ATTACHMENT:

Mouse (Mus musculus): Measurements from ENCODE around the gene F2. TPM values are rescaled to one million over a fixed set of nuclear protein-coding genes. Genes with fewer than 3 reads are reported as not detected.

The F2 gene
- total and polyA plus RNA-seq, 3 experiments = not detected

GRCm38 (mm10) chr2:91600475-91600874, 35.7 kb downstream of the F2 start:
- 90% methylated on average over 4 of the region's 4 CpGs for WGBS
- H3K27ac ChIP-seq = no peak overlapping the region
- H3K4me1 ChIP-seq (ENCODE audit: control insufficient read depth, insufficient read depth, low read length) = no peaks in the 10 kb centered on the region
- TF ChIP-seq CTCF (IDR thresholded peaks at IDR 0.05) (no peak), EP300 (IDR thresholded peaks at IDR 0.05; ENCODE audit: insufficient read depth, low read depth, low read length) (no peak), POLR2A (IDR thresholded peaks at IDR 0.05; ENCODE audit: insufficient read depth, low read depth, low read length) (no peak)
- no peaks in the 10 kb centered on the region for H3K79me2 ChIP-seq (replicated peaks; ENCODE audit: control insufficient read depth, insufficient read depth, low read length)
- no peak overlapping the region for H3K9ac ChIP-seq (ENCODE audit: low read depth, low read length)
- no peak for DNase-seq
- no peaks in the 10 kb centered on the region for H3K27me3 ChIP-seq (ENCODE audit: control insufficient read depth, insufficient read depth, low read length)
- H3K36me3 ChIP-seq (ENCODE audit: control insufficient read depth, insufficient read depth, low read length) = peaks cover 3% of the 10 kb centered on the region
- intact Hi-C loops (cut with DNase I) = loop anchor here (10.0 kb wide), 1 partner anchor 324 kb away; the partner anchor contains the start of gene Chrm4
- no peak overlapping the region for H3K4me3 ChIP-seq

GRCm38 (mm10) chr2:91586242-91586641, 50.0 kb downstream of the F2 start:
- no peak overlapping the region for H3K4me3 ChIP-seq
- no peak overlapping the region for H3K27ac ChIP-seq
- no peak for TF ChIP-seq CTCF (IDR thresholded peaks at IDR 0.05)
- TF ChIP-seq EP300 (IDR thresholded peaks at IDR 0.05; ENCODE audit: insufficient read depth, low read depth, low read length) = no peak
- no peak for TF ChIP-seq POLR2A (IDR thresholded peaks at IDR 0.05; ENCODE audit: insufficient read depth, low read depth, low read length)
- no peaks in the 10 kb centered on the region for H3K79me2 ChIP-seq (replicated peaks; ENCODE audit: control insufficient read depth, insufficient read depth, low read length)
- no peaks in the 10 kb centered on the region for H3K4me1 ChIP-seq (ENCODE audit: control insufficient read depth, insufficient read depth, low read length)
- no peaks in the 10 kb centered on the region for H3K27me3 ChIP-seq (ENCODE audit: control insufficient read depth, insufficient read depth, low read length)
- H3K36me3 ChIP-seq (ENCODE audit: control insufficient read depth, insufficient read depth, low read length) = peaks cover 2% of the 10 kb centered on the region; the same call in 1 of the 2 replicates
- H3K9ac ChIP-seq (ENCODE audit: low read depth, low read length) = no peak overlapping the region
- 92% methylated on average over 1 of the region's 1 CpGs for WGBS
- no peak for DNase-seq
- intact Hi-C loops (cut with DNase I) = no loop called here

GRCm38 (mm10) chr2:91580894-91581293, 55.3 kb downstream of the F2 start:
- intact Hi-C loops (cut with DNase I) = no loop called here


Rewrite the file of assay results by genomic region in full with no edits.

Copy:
Mouse (Mus musculus): Measurements from ENCODE around the gene F2. TPM values are rescaled to one million over a fixed set of nuclear protein-coding genes. Genes with fewer than 3 reads are reported as not detected.

The F2 gene
- total and polyA plus RNA-seq, 3 experiments = not detected

GRCm38 (mm10) chr2:91600475-91600874, 35.7 kb downstream of the F2 start:
- 90% methylated on average over 4 of the region's 4 CpGs for WGBS
- H3K27ac ChIP-seq = no peak overlapping the region
- H3K4me1 ChIP-seq (ENCODE audit: control insufficient read depth, insufficient read depth, low read length) = no peaks in the 10 kb centered on the region
- TF ChIP-seq CTCF (IDR thresholded peaks at IDR 0.05) (no peak), EP300 (IDR thresholded peaks at IDR 0.05; ENCODE audit: insufficient read depth, low read depth, low read length) (no peak), POLR2A (IDR thresholded peaks at IDR 0.05; ENCODE audit: insufficient read depth, low read depth, low read length) (no peak)
- no peaks in the 10 kb centered on the region for H3K79me2 ChIP-seq (replicated peaks; ENCODE audit: control insufficient read depth, insufficient read depth, low read length)
- no peak overlapping the region for H3K9ac ChIP-seq (ENCODE audit: low read depth, low read length)
- no peak for DNase-seq
- no peaks in the 10 kb centered on the region for H3K27me3 ChIP-seq (ENCODE audit: control insufficient read depth, insufficient read depth, low read length)
- H3K36me3 ChIP-seq (ENCODE audit: control insufficient read depth, insufficient read depth, low read length) = peaks cover 3% of the 10 kb centered on the region
- intact Hi-C loops (cut with DNase I) = loop anchor here (10.0 kb wide), 1 partner anchor 324 kb away; the partner anchor contains the start of gene Chrm4
- no peak overlapping the region for H3K4me3 ChIP-seq

GRCm38 (mm10) chr2:91586242-91586641, 50.0 kb downstream of the F2 start:
- no peak overlapping the region for H3K4me3 ChIP-seq
- no peak overlapping the region for H3K27ac ChIP-seq
- no peak for TF ChIP-seq CTCF (IDR thresholded peaks at IDR 0.05)
- TF ChIP-seq EP300 (IDR thresholded peaks at IDR 0.05; ENCODE audit: insufficient read depth, low read depth, low read length) = no peak
- no peak for TF ChIP-seq POLR2A (IDR thresholded peaks at IDR 0.05; ENCODE audit: insufficient read depth, low read depth, low read length)
- no peaks in the 10 kb centered on the region for H3K79me2 ChIP-seq (replicated peaks; ENCODE audit: control insufficient read depth, insufficient read depth, low read length)
- no peaks in the 10 kb centered on the region for H3K4me1 ChIP-seq (ENCODE audit: control insufficient read depth, insufficient read depth, low read length)
- no peaks in the 10 kb centered on the region for H3K27me3 ChIP-seq (ENCODE audit: control insufficient read depth, insufficient read depth, low read length)
- H3K36me3 ChIP-seq (ENCODE audit: control insufficient read depth, insufficient read depth, low read length) = peaks cover 2% of the 10 kb centered on the region; the same call in 1 of the 2 replicates
- H3K9ac ChIP-seq (ENCODE audit: low read depth, low read length) = no peak overlapping the region
- 92% methylated on average over 1 of the region's 1 CpGs for WGBS
- no peak for DNase-seq
- intact Hi-C loops (cut with DNase I) = no loop called here

GRCm38 (mm10) chr2:91580894-91581293, 55.3 kb downstream of the F2 start:
- intact Hi-C loops (cut with DNase I) = no loop called here